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More U.S. voters say the U.S. is losing the war on terror than believe it’s winning, and more say the country is no safer today than it was before the 9/11 terrorist attacks, a new Rasmussen poll reveals.

A survey of 1,000 U.S. likely voters, conducted Aug. 22-23, finds that 40% say that “the terrorists” are winning the war on terrorism, while 32% say the U.S. and its allies are winning. In 2019, however, 53% said the U.S. was winning.

Nineteen percent of those surveyed in the latest poll believe neither side is winning and nine percent are unsure.

Likewise, a majority (51%) say the U.S. is not “safer than it was before the 9/11 terrorist attacks” (up from 41% in 2019), while just 34% today say it is safer. Fourteen percent don’t know.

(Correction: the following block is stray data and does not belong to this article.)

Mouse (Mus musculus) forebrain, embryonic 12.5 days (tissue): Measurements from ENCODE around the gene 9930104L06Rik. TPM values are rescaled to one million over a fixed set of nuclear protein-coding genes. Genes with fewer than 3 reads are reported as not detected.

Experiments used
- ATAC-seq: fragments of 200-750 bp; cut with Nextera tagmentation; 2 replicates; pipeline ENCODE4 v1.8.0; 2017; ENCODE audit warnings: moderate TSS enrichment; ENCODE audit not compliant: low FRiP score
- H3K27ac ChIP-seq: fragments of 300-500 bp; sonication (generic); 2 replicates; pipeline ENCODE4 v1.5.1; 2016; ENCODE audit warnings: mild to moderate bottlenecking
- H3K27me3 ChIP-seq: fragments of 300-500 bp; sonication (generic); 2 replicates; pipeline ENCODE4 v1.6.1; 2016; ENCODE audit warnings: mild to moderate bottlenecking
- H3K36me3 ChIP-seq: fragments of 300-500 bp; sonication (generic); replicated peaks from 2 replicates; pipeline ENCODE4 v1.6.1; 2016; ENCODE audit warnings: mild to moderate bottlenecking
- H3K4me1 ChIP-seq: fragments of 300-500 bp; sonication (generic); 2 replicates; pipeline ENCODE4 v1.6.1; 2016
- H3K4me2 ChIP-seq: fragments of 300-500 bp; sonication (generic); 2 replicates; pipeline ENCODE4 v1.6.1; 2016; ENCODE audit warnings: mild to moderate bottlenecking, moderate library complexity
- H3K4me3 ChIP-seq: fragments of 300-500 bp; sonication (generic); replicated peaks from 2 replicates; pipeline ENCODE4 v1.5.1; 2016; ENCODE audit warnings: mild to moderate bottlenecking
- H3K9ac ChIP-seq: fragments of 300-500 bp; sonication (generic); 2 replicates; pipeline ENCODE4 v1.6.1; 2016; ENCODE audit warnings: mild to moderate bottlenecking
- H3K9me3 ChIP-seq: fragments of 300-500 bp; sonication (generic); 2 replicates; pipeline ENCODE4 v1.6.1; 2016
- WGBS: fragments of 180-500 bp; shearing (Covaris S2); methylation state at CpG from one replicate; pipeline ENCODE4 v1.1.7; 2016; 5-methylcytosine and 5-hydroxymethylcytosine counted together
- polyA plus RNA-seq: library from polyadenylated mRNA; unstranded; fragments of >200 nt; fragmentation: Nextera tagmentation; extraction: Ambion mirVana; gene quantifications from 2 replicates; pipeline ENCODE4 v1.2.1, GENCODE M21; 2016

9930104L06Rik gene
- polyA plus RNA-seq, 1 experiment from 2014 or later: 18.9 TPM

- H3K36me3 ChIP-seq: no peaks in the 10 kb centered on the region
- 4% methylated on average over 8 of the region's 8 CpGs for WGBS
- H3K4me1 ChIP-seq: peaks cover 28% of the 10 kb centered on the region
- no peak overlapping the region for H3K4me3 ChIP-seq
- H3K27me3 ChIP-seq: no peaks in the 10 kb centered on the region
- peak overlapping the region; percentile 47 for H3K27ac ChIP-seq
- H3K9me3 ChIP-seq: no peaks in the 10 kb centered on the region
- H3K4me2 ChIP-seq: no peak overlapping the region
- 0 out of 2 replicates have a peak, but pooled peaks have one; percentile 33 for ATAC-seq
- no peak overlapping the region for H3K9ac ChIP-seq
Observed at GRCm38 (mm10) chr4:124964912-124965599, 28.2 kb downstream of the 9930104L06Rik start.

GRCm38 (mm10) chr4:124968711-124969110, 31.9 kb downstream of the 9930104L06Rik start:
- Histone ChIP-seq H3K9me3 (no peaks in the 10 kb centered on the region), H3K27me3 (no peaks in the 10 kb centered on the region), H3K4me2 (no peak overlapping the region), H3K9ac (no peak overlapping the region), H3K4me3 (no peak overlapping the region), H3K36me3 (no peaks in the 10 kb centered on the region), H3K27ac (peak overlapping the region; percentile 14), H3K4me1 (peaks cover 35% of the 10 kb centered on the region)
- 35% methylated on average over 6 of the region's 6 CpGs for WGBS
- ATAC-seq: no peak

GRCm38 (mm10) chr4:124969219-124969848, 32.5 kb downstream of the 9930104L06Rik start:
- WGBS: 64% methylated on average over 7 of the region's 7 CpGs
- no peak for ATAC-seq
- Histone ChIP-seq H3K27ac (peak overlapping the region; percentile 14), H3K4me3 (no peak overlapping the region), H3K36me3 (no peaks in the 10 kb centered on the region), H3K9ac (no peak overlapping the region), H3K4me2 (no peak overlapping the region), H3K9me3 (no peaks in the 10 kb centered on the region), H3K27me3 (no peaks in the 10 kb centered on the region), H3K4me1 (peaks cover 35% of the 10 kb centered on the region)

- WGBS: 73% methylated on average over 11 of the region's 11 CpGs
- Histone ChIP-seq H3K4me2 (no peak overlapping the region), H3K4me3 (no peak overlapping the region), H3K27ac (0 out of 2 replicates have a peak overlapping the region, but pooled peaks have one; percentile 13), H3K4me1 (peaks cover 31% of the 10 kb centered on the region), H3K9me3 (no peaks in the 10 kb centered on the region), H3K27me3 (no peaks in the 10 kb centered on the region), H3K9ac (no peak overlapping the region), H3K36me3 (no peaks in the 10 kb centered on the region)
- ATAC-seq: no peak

These pluralities are generally consistent across demographic categories – except when it comes to Democrats and high-income Americans.

Nearly half (47%) of Democrats say the U.S. is winning the war on terrorism, more than twice the 21% who think the terrorists are winning.

Likewise, 47% of Democrats consider the country safer than it was before 9/11, topping the 36% who say it isn’t.

Belief that the U.S. is now safer rises steadily with income, from 28% of those earning less than $30,000 annually to 54% of those making more than $200,000. Only those with incomes over $200,000 are more likely to believe the U.S. is safer, rather than not, and they do so by a two-to-one margin (54%-27%).